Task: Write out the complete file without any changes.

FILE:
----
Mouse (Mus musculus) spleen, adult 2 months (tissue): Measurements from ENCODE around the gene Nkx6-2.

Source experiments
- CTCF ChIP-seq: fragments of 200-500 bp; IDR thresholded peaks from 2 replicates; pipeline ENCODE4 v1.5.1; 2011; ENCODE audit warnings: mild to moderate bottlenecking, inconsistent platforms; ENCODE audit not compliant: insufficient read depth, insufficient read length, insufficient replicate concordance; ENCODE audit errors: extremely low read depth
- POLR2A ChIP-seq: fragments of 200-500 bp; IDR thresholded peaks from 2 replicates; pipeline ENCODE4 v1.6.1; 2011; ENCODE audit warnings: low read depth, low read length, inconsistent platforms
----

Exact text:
Mouse (Mus musculus) spleen, adult 2 months (tissue): Measurements from ENCODE around the gene Nkx6-2.

Source experiments
- CTCF ChIP-seq: fragments of 200-500 bp; IDR thresholded peaks from 2 replicates; pipeline ENCODE4 v1.5.1; 2011; ENCODE audit warnings: mild to moderate bottlenecking, inconsistent platforms; ENCODE audit not compliant: insufficient read depth, insufficient read length, insufficient replicate concordance; ENCODE audit errors: extremely low read depth
- POLR2A ChIP-seq: fragments of 200-500 bp; IDR thresholded peaks from 2 replicates; pipeline ENCODE4 v1.6.1; 2011; ENCODE audit warnings: low read depth, low read length, inconsistent platforms